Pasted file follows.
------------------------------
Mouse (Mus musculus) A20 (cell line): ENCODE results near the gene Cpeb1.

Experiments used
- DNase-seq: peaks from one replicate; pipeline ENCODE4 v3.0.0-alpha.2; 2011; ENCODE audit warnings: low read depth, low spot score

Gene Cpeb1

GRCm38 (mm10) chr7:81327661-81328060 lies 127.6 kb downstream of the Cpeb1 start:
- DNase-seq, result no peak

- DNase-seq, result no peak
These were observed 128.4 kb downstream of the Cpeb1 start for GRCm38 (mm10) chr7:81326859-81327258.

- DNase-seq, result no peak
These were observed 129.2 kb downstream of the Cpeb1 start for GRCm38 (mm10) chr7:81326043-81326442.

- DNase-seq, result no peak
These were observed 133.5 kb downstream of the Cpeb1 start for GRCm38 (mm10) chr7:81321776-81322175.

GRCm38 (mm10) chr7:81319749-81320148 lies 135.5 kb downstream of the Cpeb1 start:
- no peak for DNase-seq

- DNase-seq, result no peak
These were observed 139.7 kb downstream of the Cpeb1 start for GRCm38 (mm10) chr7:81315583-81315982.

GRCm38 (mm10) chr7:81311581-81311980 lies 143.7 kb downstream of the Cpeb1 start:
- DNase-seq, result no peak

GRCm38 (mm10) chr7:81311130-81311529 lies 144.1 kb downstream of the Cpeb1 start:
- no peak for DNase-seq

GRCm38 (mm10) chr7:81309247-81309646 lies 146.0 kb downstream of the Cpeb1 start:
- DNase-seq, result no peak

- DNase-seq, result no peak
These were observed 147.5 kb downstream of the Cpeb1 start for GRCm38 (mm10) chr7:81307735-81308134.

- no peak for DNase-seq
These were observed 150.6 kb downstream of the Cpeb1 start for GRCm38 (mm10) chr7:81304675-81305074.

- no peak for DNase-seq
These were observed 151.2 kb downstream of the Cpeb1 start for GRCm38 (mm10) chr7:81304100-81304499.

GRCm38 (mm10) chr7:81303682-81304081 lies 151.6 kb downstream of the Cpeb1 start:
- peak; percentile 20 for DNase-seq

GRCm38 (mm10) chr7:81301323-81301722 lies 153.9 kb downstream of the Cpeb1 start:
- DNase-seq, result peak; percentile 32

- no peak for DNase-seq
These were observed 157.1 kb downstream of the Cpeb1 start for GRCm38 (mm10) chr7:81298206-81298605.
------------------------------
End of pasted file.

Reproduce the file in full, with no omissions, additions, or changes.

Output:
Mouse (Mus musculus) A20 (cell line): ENCODE results near the gene Cpeb1.

Experiments used
- DNase-seq: peaks from one replicate; pipeline ENCODE4 v3.0.0-alpha.2; 2011; ENCODE audit warnings: low read depth, low spot score

Gene Cpeb1

GRCm38 (mm10) chr7:81327661-81328060 lies 127.6 kb downstream of the Cpeb1 start:
- DNase-seq, result no peak

- DNase-seq, result no peak
These were observed 128.4 kb downstream of the Cpeb1 start for GRCm38 (mm10) chr7:81326859-81327258.

- DNase-seq, result no peak
These were observed 129.2 kb downstream of the Cpeb1 start for GRCm38 (mm10) chr7:81326043-81326442.

- DNase-seq, result no peak
These were observed 133.5 kb downstream of the Cpeb1 start for GRCm38 (mm10) chr7:81321776-81322175.

GRCm38 (mm10) chr7:81319749-81320148 lies 135.5 kb downstream of the Cpeb1 start:
- no peak for DNase-seq

- DNase-seq, result no peak
These were observed 139.7 kb downstream of the Cpeb1 start for GRCm38 (mm10) chr7:81315583-81315982.

GRCm38 (mm10) chr7:81311581-81311980 lies 143.7 kb downstream of the Cpeb1 start:
- DNase-seq, result no peak

GRCm38 (mm10) chr7:81311130-81311529 lies 144.1 kb downstream of the Cpeb1 start:
- no peak for DNase-seq

GRCm38 (mm10) chr7:81309247-81309646 lies 146.0 kb downstream of the Cpeb1 start:
- DNase-seq, result no peak

- DNase-seq, result no peak
These were observed 147.5 kb downstream of the Cpeb1 start for GRCm38 (mm10) chr7:81307735-81308134.

- no peak for DNase-seq
These were observed 150.6 kb downstream of the Cpeb1 start for GRCm38 (mm10) chr7:81304675-81305074.

- no peak for DNase-seq
These were observed 151.2 kb downstream of the Cpeb1 start for GRCm38 (mm10) chr7:81304100-81304499.

GRCm38 (mm10) chr7:81303682-81304081 lies 151.6 kb downstream of the Cpeb1 start:
- peak; percentile 20 for DNase-seq

GRCm38 (mm10) chr7:81301323-81301722 lies 153.9 kb downstream of the Cpeb1 start:
- DNase-seq, result peak; percentile 32

- no peak for DNase-seq
These were observed 157.1 kb downstream of the Cpeb1 start for GRCm38 (mm10) chr7:81298206-81298605.